Eric Olson, PhD, professor and chair of the Department of Molecular Biology at the University of Texas Southwestern Medical Center, has been chosen to present the keynote address at the 12th Annual Lewis Landsberg Research Day.
Olson’s presentation, entitled “Understanding Heart Development, Disease and Regeneration” will take place Thursday, April 7, at the Robert H. Lurie Medical Research Building, in the John Hughes Auditorium.
“I look forward to the opportunity to speak to and interact with the trainees at Northwestern, a renowned institution in biomedical research, during its Research Day. I am especially enthusiastic about science in the middle of the country, so visiting Northwestern has special meaning to me,” said Olson, also director of the Hamon Center for Regenerative Science and Medicine at UT Southwestern Medical Center. He holds the Robert A. Welch Distinguished Chair and the Annie and Willie Nelson Professorship in Stem Cell Research.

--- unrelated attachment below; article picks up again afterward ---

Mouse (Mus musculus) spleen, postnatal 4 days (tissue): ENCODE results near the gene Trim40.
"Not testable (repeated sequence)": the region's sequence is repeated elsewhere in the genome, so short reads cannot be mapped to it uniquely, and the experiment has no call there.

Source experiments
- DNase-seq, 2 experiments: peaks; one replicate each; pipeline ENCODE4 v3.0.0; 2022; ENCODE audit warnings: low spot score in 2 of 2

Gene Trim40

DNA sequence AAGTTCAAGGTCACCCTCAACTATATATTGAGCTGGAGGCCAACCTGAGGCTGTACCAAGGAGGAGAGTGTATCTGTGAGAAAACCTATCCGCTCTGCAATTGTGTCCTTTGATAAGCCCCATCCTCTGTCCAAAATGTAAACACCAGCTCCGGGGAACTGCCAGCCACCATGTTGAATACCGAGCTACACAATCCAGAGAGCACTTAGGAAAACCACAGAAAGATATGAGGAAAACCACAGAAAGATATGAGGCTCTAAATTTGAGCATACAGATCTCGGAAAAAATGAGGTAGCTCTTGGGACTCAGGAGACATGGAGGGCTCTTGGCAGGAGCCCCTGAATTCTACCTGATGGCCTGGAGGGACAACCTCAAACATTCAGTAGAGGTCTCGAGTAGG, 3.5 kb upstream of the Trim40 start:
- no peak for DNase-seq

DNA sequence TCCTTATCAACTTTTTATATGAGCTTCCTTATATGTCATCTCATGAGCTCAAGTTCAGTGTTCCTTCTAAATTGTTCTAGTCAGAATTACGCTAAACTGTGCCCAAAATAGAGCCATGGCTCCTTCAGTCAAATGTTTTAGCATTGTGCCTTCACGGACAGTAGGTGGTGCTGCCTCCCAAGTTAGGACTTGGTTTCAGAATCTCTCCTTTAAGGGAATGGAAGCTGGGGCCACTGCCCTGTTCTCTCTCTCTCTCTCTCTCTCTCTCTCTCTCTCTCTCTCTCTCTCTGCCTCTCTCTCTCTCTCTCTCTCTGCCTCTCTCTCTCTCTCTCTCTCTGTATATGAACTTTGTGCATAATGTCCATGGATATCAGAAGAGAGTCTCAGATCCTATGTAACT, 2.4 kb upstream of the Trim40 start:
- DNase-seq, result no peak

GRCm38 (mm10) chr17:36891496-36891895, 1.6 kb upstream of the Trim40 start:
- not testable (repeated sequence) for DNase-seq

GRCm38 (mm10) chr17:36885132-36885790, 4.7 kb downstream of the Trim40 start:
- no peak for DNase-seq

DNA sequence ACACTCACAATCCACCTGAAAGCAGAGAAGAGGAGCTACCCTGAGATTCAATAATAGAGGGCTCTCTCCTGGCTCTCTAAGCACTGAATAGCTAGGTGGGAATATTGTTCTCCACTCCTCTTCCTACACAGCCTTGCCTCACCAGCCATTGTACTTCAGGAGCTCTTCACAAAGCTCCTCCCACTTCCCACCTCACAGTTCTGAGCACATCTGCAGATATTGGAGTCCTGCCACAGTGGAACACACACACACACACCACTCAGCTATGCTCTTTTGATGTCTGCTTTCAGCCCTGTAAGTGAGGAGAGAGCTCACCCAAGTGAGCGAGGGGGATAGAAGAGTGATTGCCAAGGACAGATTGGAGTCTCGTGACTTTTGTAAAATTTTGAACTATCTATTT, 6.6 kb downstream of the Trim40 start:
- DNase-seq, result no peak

Olson and his trainees have discovered many of the key transcription factors and mechanisms responsible for development of the heart and other muscles. His laboratory has also described the signaling pathways responsible for pathological cardiac hypertrophy and heart failure. Olson’s research explores the intersection of developmental biology and medicine. It has helped illuminate the fundamental principles of organ formation and provide new avenues for research into novel cardiovascular therapeutics. Olson has co-founded multiple biotechnology companies to design new therapies for heart muscle disease based on his discoveries.
Olson is a member of the U.S. National Academy of Sciences, the Institute of Medicine and the American Academy of Arts and Sciences. He has received numerous awards including the Basic Research Prize and Research Achievement Award from the American Heart Association, the Pasarow Medical Research Award, the Pollin Prize, the Passano Award and the March of Dimes Prize in Developmental Biology. In 2009, the French Academy of Science awarded Olson the Fondation Lefoulon-Delalande Grand Prize for Science.